Stories about minorities in Pakistan

With Ehtram-e-Ramazan, we might as well change our flag and make it all green

Pakistan never ceases to shock me. Be it its controversial Prevention of Electronic Crimes Bill (PECB) 2015 which could get us in prison for tweeting against the powers that be, or the formidable strategy of fighting terrorism by banning pillion riding, the government has come up with creative ways to use the law against the public. Staying true to its tradition, the government has recently announced another bill which states that smoking or eating in public during the month of Ramazan will lead to three-month imprisonment for the “offender” along with a fine of Rs500. This has been proposed as the Ehtram-e-Ramazan (Amendment) Bill, 2017. There have been mixed reactions to ...

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Dear Pakistan and India, stop trying to convert your minorities

My attention was recently drawn to a news story according to which non-Muslim employees of Mian Mir hospital in Lahore are forced to recite verses from the Holy Quran daily at the morning assembly. The news further stated that those who refused to do so were penalised by being marked absent for the day (and thereby losing a day’s wages). If true, this is indeed shocking news. Once a non-Muslim says the words of the Kalima, he or she automatically is converted to Islam, and cannot go back to his or her original religion. It goes without saying that such men or women cannot continue ...

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Asma Jehangir, a force to be reckoned with

Growing up, I was filled with loathing for Asma Jehangir and yet somewhere deep down I had a sense of respect for her, however grudging it may have been. Today, I have come full circle and openly admit having deep and uninhibited respect for her. My dislike for her was primarily caused by her views which portrayed her as ‘anti-Pakistan’ and ‘against’ Islam. But I was way different back then as I used to be a typical product of state-tutored nationalism and considered any criticism of the state as anti-Pakistan. This brand of nationalism, instilled through textbooks and the media, creates deep mistrust of the outside ...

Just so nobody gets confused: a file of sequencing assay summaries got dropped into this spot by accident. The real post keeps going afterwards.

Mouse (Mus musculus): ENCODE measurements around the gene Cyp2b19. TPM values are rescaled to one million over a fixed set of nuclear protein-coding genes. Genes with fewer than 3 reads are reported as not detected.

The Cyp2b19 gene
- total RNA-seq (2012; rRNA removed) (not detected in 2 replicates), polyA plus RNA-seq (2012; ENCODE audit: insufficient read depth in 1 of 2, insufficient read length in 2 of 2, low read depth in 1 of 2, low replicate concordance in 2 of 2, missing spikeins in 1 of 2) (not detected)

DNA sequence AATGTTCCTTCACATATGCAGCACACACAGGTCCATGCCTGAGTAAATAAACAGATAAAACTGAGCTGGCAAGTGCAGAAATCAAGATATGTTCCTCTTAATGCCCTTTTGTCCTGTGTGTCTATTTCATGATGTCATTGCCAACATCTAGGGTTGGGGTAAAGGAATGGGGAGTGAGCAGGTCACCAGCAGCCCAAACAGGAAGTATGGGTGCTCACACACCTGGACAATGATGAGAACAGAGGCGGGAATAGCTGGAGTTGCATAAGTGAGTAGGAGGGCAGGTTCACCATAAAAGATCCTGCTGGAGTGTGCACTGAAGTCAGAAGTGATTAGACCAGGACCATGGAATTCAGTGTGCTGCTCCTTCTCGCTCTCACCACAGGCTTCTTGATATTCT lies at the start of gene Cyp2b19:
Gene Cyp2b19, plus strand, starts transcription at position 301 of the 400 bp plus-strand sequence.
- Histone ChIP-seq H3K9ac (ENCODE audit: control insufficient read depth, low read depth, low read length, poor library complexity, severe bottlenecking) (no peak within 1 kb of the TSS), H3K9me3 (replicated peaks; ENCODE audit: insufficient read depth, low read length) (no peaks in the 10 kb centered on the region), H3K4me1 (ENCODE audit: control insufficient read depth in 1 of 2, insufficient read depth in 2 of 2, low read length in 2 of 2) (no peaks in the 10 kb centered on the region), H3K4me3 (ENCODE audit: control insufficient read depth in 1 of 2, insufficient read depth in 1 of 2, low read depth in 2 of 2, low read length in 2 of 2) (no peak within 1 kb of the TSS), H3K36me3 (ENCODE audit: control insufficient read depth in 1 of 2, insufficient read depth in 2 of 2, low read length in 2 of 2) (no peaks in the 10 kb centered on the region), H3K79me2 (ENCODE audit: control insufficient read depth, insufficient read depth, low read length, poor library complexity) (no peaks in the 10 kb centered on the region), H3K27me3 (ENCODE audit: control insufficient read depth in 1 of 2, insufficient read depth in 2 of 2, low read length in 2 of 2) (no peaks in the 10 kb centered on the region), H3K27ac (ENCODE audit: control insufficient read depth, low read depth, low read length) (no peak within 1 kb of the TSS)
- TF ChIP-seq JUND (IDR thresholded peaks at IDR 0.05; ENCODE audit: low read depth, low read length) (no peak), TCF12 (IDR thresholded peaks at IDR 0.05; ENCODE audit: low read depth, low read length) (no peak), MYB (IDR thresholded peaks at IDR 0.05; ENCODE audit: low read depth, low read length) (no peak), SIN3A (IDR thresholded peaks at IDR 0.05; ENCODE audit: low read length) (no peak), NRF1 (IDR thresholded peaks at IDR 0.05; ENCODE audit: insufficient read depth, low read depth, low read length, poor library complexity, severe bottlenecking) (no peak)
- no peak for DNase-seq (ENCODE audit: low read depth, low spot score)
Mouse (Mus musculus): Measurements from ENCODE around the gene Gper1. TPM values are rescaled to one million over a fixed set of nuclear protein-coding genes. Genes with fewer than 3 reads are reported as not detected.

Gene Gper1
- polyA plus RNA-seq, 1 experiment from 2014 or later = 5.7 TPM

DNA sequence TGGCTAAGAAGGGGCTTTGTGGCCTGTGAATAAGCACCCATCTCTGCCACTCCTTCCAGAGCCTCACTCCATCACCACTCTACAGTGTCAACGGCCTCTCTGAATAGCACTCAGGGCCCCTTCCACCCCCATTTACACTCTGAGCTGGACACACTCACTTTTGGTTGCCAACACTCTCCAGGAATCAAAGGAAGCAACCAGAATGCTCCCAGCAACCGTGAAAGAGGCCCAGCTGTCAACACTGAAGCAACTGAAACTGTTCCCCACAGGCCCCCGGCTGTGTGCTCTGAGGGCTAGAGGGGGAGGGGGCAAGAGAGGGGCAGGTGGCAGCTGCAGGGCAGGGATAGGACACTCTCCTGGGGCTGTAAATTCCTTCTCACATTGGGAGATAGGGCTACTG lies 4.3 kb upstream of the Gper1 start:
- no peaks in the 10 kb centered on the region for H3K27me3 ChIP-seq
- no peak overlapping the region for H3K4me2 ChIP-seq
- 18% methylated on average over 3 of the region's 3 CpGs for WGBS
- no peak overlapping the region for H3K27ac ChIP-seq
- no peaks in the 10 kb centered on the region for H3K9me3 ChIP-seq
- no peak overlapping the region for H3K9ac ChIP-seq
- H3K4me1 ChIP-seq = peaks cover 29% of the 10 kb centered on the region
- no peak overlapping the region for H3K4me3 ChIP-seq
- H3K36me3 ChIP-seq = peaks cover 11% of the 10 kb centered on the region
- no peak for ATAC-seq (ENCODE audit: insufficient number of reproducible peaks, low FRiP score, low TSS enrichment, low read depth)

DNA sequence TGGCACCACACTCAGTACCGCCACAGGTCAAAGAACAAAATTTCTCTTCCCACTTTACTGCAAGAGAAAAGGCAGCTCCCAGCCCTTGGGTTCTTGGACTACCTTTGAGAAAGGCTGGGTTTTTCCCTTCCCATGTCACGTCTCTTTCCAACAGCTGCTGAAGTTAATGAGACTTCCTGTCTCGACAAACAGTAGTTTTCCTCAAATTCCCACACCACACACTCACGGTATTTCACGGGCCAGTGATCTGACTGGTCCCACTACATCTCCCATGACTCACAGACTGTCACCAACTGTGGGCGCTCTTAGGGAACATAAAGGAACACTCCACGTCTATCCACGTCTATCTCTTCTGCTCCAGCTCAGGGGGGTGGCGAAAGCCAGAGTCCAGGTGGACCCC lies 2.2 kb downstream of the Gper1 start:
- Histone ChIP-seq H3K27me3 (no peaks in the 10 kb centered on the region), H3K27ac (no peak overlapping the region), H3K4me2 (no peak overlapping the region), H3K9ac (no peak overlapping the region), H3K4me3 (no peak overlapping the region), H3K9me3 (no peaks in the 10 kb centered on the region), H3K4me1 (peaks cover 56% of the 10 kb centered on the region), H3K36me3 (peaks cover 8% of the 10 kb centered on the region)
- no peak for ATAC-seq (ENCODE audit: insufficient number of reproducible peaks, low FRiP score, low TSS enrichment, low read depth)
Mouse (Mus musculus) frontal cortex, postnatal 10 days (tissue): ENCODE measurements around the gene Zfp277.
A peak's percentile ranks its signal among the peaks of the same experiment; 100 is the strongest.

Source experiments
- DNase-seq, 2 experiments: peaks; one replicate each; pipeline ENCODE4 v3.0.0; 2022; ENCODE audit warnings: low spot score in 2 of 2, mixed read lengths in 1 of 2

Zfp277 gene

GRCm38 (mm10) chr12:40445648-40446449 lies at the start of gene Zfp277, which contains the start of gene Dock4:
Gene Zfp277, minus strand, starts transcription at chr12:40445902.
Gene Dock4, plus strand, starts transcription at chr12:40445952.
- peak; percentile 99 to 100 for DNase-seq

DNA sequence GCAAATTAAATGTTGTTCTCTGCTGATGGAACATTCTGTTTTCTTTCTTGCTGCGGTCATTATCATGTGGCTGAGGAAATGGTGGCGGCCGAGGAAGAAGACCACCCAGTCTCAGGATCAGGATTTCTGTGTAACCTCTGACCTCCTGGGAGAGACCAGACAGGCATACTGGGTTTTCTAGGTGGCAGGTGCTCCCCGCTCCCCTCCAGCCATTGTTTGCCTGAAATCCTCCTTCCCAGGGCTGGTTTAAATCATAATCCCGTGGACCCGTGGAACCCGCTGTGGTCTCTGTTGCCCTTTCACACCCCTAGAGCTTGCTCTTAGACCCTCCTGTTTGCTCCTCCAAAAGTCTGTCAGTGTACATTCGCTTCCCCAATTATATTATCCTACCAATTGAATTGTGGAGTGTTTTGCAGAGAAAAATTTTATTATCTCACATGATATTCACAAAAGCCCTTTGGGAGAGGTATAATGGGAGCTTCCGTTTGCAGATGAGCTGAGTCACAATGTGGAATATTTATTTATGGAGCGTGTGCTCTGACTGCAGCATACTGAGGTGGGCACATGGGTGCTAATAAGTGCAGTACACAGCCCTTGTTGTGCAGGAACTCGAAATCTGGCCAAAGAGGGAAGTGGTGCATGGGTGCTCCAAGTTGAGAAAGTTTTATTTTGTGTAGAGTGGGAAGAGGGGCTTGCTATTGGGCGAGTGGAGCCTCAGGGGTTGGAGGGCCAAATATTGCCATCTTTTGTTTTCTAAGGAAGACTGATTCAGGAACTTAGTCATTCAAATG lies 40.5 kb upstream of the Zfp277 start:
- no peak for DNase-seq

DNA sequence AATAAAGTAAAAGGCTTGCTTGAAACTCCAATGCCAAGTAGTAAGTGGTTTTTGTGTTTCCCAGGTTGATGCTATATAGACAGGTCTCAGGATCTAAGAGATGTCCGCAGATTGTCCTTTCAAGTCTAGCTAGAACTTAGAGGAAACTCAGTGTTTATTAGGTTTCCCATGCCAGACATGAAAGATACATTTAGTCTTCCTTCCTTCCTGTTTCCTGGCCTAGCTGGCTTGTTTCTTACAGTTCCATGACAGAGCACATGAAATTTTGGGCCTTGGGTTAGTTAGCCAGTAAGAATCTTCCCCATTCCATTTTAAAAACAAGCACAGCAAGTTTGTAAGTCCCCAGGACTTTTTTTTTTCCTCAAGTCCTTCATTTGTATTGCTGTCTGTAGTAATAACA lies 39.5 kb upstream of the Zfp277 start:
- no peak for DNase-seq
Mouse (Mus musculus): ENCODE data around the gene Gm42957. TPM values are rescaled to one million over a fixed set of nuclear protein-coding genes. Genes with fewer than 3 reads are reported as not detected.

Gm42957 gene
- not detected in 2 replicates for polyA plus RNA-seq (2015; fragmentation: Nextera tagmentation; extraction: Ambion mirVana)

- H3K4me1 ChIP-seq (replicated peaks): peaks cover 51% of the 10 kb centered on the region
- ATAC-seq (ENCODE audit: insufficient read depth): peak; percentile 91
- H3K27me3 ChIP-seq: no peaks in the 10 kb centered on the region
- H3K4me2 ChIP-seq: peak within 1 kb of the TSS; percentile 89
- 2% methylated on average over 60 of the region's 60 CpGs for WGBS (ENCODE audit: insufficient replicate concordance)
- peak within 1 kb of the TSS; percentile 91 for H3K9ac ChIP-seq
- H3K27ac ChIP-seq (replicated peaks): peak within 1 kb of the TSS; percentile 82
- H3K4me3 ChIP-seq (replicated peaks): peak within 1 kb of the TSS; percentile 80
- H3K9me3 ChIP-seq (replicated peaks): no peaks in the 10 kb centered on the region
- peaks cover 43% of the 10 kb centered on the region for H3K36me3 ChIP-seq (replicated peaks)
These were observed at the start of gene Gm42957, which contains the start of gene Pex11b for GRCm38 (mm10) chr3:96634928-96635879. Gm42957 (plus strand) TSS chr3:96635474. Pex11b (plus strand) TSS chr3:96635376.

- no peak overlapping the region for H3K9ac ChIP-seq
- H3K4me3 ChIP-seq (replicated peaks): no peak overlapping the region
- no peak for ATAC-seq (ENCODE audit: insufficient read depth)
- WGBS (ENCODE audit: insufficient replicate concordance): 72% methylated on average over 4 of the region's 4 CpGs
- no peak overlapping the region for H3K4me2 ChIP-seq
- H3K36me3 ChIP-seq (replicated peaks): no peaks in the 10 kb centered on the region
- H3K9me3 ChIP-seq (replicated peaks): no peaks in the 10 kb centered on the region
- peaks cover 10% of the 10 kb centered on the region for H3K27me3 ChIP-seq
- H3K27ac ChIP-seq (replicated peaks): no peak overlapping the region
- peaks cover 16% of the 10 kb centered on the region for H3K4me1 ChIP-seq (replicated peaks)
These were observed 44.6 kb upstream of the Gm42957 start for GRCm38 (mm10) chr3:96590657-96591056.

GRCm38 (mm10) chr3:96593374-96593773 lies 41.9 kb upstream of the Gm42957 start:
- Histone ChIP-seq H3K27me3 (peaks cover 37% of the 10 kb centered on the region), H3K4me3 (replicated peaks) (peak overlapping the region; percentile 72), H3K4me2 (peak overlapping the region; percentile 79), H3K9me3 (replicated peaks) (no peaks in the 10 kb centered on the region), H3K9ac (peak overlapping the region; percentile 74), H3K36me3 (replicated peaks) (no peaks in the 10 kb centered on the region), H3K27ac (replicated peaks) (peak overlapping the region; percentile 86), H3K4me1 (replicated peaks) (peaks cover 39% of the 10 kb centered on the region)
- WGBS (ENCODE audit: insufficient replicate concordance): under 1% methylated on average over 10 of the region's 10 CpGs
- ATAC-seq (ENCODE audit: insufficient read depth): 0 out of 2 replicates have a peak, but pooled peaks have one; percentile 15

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Reflecting on Raza Rumi’s Identity, Faith, and Conflict

I arrived in the United States a few weeks ago and the first public event I attended was a bit too familiar. In 2013, I went to the launch of Raza Rumi’s book ‘Delhi by Heart’ at the Khayal Festival in Lahore. Four years later, I was in Queens Museum, New York where Rumi’s new book titled ‘Identity, Faith and Conflict: Essays on Pakistan and beyond’ was released. The book is a collection of essays that Rumi has authored over the past few years. It was strange to see that the introduction described Rumi as an “international scholar in residence at Ithaca ...

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Why is there a religion column in advertisements for sweepers anyway?

Whenever a local body like a municipal or town committee advertises for jobs involving ‘dirty work’ (like sweeping floors or cleaning bathrooms), the religion of those applying for the job is also specified. And the advertisement usually mentions that the applicants should be Christians or Hindus (Dalits). Though why sweepers and cleaners have to be non-Muslims is not clear. Who does the dirty work in countries where there are few, or no, Christians or Hindus (like Saudi Arabia for instance)? One such advertisement went viral recently. But this time the advertisement stated that applicants for the job should be “Shia, Hindu/Balmikis or ...